The Race is on for Iran's Next President

Supporters cheer during a campaign rally for reformist candidate Massoud Pezeshkian at Afrasiabi Stadium in Tehran on June 23, 2024 ahead of the upcoming Iranian presidential election. (Photo by ATTA KENARE / AFP)
Supporters cheer during a campaign rally for reformist candidate Massoud Pezeshkian at Afrasiabi Stadium in Tehran on June 23, 2024 ahead of the upcoming Iranian presidential election. (Photo by ATTA KENARE / AFP)
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The Race is on for Iran's Next President

Supporters cheer during a campaign rally for reformist candidate Massoud Pezeshkian at Afrasiabi Stadium in Tehran on June 23, 2024 ahead of the upcoming Iranian presidential election. (Photo by ATTA KENARE / AFP)
Supporters cheer during a campaign rally for reformist candidate Massoud Pezeshkian at Afrasiabi Stadium in Tehran on June 23, 2024 ahead of the upcoming Iranian presidential election. (Photo by ATTA KENARE / AFP)

Six candidates have been approved by Iran's theocracy to run in Friday’s presidential election to replace the late President Ebrahim Raisi, who died in a helicopter crash with several other officials in May.
Among them, Iran’s parliament speaker stands out as the most recognizable figure. A little-known politician and heart surgeon is also on the ballot. He is the only reformist while the others are more skewed toward hard-liners who back Supreme Leader Ali Khamenei without question and challenge the West, The Associated Press said.
And if previous elections are a guide to Iranian politics, several candidates could drop out in the final days before the vote to coalesce around a unity candidate.
Meanwhile, authorities are not urging the public to vote as vocally as they have in the past, particularly after a parliamentary election earlier in the year that saw the lowest turnout since the country's 1979 Iranian Revolution.
Here's a look at the candidates:
Amirhossein Ghazizadeh Hashemi: Ghazizadeh Hashemi, 53, served as one of Raisi’s vice presidents and as the head of the Foundation of Martyrs and Veterans Affairs. He ran in the 2021 presidential election and received just under 1 million votes, coming in last place. In debates so far, he's urged the country to continue to follow the policies of Raisi and insisted that Iran does not need foreign investment to succeed, despite the widespread economic challenges the nation now faces.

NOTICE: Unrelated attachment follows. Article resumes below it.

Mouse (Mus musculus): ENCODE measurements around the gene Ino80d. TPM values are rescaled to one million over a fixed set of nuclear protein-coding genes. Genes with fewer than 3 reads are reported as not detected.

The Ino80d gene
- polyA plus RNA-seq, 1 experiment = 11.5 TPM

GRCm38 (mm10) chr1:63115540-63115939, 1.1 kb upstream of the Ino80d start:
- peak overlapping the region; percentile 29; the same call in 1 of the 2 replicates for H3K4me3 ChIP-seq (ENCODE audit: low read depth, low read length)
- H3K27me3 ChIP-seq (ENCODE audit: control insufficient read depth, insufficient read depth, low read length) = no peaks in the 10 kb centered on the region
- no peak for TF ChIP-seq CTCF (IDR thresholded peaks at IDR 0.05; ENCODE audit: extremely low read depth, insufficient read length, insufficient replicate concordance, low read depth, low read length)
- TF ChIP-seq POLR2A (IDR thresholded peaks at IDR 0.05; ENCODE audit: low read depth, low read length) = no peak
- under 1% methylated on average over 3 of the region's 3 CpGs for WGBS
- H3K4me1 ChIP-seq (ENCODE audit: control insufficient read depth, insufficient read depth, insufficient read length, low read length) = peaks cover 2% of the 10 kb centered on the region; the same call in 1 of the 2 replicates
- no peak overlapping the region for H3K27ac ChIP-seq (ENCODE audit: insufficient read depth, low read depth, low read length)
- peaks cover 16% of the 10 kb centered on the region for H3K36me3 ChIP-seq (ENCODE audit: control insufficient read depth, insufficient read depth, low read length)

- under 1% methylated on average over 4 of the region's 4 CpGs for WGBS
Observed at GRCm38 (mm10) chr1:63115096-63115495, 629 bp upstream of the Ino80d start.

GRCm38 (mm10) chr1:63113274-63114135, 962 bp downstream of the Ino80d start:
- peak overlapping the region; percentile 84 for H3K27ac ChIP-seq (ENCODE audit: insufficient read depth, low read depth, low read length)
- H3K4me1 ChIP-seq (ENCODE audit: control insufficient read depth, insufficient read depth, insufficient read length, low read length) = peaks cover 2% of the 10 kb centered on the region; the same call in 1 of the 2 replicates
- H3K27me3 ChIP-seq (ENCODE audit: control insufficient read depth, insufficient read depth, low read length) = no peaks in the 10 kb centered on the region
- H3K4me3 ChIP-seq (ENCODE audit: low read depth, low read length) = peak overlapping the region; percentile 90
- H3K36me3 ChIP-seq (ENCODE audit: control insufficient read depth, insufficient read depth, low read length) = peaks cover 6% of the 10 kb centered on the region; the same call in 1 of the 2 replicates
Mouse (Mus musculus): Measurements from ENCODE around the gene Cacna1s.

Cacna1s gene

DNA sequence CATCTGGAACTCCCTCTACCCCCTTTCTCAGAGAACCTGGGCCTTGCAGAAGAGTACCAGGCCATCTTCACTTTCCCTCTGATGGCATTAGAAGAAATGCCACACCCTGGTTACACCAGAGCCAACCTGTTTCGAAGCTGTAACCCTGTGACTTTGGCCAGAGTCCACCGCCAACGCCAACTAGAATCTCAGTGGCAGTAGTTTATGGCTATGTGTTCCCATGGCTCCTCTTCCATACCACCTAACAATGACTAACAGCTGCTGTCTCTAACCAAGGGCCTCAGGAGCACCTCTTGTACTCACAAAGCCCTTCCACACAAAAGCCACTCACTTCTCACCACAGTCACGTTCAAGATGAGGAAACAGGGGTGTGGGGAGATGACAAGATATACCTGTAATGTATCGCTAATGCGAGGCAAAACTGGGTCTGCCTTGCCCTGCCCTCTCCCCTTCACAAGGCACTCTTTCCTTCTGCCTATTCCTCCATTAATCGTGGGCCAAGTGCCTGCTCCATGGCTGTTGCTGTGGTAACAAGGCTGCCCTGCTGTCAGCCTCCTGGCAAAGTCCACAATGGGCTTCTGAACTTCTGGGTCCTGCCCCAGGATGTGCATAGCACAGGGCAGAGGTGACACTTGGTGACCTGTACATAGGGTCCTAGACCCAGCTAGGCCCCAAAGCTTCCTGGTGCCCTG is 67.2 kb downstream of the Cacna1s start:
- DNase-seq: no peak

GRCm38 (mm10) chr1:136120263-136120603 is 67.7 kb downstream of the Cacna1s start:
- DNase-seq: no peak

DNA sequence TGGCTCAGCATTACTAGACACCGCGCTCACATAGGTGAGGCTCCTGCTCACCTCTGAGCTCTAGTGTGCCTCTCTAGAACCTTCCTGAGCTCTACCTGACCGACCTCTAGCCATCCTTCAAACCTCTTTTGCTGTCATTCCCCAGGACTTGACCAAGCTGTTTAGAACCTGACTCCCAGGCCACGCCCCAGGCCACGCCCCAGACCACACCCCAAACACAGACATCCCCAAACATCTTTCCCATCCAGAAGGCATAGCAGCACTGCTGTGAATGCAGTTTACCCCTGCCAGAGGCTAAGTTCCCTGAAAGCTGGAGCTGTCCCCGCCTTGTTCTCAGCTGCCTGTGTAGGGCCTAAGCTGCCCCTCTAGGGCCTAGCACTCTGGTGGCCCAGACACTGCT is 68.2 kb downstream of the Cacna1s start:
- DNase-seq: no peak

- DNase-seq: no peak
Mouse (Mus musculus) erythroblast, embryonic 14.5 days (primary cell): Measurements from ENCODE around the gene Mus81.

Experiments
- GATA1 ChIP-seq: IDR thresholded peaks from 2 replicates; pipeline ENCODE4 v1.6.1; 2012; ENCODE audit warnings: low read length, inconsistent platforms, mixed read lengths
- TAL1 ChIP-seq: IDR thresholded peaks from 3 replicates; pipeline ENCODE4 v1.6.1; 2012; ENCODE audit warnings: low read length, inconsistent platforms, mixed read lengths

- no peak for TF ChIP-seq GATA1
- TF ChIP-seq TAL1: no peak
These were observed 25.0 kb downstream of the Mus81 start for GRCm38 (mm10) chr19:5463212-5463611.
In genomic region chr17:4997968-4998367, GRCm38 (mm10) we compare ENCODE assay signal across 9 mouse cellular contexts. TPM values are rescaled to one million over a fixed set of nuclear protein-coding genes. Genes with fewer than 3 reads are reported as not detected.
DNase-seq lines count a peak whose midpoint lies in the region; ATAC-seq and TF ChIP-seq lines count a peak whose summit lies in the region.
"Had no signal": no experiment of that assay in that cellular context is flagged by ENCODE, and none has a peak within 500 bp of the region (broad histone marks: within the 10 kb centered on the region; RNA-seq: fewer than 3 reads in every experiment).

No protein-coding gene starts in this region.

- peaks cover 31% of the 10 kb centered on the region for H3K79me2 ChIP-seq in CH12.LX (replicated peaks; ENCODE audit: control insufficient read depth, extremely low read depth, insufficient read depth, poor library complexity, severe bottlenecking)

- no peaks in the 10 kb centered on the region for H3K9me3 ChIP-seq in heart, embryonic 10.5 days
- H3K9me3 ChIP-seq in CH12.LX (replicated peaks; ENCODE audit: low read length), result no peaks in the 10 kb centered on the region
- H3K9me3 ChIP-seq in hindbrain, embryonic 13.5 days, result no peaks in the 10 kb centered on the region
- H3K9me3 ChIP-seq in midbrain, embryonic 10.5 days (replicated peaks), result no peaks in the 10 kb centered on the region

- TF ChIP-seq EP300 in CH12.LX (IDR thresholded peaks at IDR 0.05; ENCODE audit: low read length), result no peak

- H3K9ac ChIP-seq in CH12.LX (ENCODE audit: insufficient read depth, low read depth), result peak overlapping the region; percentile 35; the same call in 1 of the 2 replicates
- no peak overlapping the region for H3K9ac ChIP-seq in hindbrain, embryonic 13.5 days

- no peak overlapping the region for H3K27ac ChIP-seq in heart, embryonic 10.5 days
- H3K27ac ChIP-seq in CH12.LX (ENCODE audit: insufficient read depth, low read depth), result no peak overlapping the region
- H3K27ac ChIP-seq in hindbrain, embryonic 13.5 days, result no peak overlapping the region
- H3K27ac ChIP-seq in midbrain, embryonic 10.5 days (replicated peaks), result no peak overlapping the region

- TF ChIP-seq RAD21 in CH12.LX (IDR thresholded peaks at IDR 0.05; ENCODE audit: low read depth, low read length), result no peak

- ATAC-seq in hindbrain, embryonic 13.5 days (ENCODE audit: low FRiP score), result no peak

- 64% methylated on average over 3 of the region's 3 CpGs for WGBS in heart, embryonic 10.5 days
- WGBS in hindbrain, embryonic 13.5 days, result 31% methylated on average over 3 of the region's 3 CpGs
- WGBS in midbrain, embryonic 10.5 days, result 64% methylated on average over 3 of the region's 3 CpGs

Saeed Jalili: The 58-year-old Jaili is a hard-line politician and former senior nuclear negotiator. He ran in Iran's 2013 presidential election and registered in 2021 before withdrawing to support Raisi. Current CIA director Bill Burns, who dealt with Jalili in negotiations in the past, has described him as “stupefyingly opaque” in talks. He got the nickname “The Living Martyr” after losing a leg in the 1980s Iran-Iraq war. He maintains that Iran doesn't need to negotiate over its nuclear program with the West. Though he is seen as maintaining close ties to Khamenei, he's not considered to be a front-runner. His campaign largely has focused on rural voters.
Masoud Pezeshkian: A 69-year-old heart surgeon, Pezeshkian is the only reformist candidate among the hard-line figures seeking the presidency. He's said he'd want to renegotiate with the West to try and restart some version of the 2015 nuclear deal. He's put the need for the deal in economic terms, saying Iran needs to communicate with the world. Iran's former Foreign Minister Mohammad Javad Zarif, who served under the relative-moderate President Hassan Rouhani and helped strike the nuclear deal, has backed him. However, analysts believe Pezeshkian would need a heavy turnout to win — which is unlikely, given the current apathy gripping the nation. His campaign has so far focused on the youth vote, women and Iran's ethnic minorities.